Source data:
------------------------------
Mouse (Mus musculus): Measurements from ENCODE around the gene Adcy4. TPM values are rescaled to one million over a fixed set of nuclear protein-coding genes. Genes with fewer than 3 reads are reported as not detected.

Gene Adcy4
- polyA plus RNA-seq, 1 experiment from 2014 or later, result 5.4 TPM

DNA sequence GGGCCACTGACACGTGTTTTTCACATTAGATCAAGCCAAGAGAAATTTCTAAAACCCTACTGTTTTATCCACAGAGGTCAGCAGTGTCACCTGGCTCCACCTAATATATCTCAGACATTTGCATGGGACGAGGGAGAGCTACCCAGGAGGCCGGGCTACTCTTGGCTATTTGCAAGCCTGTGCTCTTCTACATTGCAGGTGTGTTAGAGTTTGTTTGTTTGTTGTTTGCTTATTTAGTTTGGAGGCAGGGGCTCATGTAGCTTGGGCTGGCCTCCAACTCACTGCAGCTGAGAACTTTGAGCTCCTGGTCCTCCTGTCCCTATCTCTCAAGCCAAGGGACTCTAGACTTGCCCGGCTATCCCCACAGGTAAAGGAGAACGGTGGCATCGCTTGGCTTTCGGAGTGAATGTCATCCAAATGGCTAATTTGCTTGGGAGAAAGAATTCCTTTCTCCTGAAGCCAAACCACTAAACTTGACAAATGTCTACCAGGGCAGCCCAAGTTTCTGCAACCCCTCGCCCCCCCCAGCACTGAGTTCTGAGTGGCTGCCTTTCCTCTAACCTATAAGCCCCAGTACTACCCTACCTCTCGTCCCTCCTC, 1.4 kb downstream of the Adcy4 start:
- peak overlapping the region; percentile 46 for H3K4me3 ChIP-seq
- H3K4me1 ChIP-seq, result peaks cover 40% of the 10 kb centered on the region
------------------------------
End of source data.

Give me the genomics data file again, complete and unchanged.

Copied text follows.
Mouse (Mus musculus): Measurements from ENCODE around the gene Adcy4. TPM values are rescaled to one million over a fixed set of nuclear protein-coding genes. Genes with fewer than 3 reads are reported as not detected.

Gene Adcy4
- polyA plus RNA-seq, 1 experiment from 2014 or later, result 5.4 TPM

DNA sequence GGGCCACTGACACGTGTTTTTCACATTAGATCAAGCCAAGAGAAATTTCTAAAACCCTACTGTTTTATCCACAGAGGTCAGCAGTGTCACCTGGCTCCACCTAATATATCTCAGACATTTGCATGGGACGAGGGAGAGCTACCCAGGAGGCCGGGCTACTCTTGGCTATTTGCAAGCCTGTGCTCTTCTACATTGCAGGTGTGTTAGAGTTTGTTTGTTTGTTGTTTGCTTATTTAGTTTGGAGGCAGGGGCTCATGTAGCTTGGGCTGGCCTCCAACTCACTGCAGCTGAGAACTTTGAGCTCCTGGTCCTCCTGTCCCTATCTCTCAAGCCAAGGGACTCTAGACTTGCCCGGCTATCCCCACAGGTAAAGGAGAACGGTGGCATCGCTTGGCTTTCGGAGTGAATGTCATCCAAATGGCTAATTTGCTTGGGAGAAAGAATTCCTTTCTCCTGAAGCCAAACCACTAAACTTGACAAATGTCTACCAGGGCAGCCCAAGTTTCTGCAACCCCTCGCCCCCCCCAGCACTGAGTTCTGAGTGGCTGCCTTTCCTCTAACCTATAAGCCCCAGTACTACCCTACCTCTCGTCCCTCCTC, 1.4 kb downstream of the Adcy4 start:
- peak overlapping the region; percentile 46 for H3K4me3 ChIP-seq
- H3K4me1 ChIP-seq, result peaks cover 40% of the 10 kb centered on the region